This is a Comb
This is the president tweeting. This is my fake, white tree. This is my name spelled correctly. Someone complemented me. Then I got dissed. There are ghosts slipping between my fingers. They are wringing their hands. I want to hole up in my place and never come out. I want to call my ex. Here are some bitches who think they’re punk rock. When I say bitch it isn’t gendered. This time. Here’s a sock without a match. Here’s a person who really doesn’t care. Here’s a person who wishes desperately to care, but most of all, to understand. This is someone showing me a poem. This is me feeling shame. When the poets talk I want to participate. Here I am trying to participate and exaggerating myself as a protective measure. It is still me, but performed. The realer me sneaks in: I’m getting pissed and trying to stay cordial. The ghosts are drying their hair. I am under water. I want to come up for air.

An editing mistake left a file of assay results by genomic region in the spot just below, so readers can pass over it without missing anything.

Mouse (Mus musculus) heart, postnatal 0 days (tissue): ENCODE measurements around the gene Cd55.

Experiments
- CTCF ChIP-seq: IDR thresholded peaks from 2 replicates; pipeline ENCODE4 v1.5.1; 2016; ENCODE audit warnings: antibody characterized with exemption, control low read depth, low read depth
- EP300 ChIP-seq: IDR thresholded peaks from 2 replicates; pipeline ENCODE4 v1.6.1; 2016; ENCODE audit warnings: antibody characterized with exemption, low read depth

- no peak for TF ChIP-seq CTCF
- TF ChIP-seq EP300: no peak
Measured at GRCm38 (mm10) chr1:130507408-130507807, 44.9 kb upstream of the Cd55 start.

Leila Ortiz is a poet and social worker in NYC public schools. Born and raised in New York City, Leila currently resides in Park Slope. Her work has appeared in numerous publications including Tinderbox and Apogee. Leila is the author of two chapbooks, Girl Life (Recreation League, 2016) and A Mouth is Not a Place (dancing girl press, 2017). She is a Journal Editor at No, Dear Magazine.